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Galileo’s Struggle to Defend Science at Risk of Personal Ruin

Free play pits Renaissance scientist against society and the church

  • Galileo’s telescope and astronomical discoveries lead to a new worldview
  • Under interrogation, scientist must decide if he will stand by his research
  • Play held in a lecture hall where tomorrow’s scientists and engineers are taught
  • ETOPiA initiative inspires dialogue about role of science and technology in society

EVANSTON, Ill. --- Bertolt Brecht’s masterful drama “A Life of Galileo,” portraying Galileo’s struggle to defend his scientific observations at the risk of personal ruin, will run from Nov. 13 to Dec. 6 at Northwestern University.

The production highlights the conflict between Galileo -- who proved the Earth and planets revolve around the sun -- and the society he lived in, as well as his students’ and supporters’ efforts to come to terms with his choices.

“Galileo” marks the eighth season of ETOPiA: Engineering Transdisciplinary Outreach Project in the Arts, an outreach initiative that seeks to inspire cross-disciplinary dialogue about the role of science and technology in society.

 

Performances will take place in a classroom in the heart of the Technological Institute, where engineering and science students spend many of their waking hours in lectures, labs and team meetings. Each performance will include a post-show discussion led by Northwestern faculty and students.

The play is free and open to the public; advance reservations are strongly recommended.

 

To realize this piece, ETOPiA has engaged director Brian Bell, who is based out of Berlin after two years working at the German National Theatre. His “Galileo” is a radically re-imagined drama about one of scientific history’s heroic figures.

In the 17th-century Venetian Republic, professor and scientist Galileo Galilei hears about a new invention -- the telescope -- and creates one of his own. The first to point a telescope toward the sky, Galileo discovers a universe of planets and moons, evidence supporting a heliocentric model of our solar system.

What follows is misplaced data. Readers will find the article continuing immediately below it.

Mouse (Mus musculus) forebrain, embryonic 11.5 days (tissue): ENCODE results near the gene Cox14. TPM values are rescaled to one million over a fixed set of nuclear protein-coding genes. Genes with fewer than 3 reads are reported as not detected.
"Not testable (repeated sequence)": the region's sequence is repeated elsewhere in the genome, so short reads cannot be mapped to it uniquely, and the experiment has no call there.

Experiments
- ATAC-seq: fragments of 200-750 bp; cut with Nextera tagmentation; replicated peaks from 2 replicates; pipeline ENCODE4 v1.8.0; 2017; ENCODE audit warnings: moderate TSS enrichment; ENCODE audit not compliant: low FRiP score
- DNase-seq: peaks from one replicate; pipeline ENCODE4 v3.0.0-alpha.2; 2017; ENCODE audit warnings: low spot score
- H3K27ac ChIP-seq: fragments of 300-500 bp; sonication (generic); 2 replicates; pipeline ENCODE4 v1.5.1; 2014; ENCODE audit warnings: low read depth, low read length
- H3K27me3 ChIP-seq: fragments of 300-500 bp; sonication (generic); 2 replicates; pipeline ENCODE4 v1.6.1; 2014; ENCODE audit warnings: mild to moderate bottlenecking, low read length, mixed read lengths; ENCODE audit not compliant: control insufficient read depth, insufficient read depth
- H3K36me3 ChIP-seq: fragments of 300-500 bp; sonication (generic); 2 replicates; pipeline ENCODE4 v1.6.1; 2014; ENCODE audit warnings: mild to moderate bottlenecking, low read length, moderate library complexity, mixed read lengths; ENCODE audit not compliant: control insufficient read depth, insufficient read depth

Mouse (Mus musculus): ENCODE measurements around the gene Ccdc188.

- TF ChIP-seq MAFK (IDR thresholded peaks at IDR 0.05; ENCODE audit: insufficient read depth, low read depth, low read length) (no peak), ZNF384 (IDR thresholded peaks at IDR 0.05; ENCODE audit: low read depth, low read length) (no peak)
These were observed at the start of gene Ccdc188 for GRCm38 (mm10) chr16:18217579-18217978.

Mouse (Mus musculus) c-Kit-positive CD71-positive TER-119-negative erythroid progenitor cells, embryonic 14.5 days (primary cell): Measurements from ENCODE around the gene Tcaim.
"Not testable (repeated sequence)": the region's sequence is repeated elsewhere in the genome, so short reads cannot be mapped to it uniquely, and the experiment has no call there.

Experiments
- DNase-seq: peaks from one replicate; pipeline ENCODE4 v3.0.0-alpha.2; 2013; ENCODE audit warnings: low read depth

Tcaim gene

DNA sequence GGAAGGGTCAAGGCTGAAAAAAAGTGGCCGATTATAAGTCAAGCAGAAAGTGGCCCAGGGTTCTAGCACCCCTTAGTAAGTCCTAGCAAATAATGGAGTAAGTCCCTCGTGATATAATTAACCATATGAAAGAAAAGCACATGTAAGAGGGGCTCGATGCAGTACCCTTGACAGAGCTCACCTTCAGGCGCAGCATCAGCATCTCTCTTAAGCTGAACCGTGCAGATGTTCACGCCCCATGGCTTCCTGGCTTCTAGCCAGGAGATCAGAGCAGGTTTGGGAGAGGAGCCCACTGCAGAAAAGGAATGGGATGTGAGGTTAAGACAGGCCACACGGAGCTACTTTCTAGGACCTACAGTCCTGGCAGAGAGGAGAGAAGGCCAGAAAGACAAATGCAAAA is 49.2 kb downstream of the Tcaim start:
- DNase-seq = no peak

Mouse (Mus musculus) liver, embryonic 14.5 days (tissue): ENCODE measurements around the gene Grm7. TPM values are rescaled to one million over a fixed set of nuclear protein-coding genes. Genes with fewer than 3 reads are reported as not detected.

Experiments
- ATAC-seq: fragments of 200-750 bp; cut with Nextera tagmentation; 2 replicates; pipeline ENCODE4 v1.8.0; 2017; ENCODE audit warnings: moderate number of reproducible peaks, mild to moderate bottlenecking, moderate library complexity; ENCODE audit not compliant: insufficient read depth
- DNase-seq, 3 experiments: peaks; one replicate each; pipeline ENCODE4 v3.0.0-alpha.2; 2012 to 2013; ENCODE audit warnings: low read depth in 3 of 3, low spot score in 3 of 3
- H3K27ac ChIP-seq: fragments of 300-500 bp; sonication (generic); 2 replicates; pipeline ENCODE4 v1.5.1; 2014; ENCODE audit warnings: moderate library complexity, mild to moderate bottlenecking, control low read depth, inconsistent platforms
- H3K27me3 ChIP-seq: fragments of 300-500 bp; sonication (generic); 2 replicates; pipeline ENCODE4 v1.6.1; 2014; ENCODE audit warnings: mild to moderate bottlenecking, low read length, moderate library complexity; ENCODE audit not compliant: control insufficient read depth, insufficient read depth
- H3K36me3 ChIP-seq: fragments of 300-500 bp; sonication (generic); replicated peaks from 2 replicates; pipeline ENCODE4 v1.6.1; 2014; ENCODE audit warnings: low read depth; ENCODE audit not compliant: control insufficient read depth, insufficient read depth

This new worldview ran counter to the powerful Roman Catholic Church. Under interrogation, Galileo is forced to decide between standing by his discoveries and undergoing torture or recanting his work and saving himself and his family from personal ruin.



“This year’s show highlights the constant struggle within our society between the free thinkers and the protectors of civil order,” said Matthew Grayson, executive producer of the annual ETOPiA event. “How much free thinking can the powers-that-be allow before new ideas start to threaten the very social structure that gave birth to those ideas?” 

Grayson is an associate professor of electrical engineering and computer science at Northwestern’s McCormick School of Engineering and Applied Science

“A Life of Galileo” will feature Tom McElroy, Laura Berner Taylor and Michael P. McDonald.

Performances (Nov. 13 to Dec. 6) will be held at 8 p.m. Fridays and Saturdays and 2 p.m. Sundays in Room L361 of the Technological Institute, 2145 Sheridan Road, on Northwestern’s Evanston campus. (Note: The show will be performed through the Thanksgiving weekend.)

Since ETOPiA’s “Copenhagen” premiered in 2008, the event annually attracts to campus a diverse audience of community members, high school students, undergraduates, graduate students, staff and faculty.

For reservations and more information, go online or call 847-324-3296.

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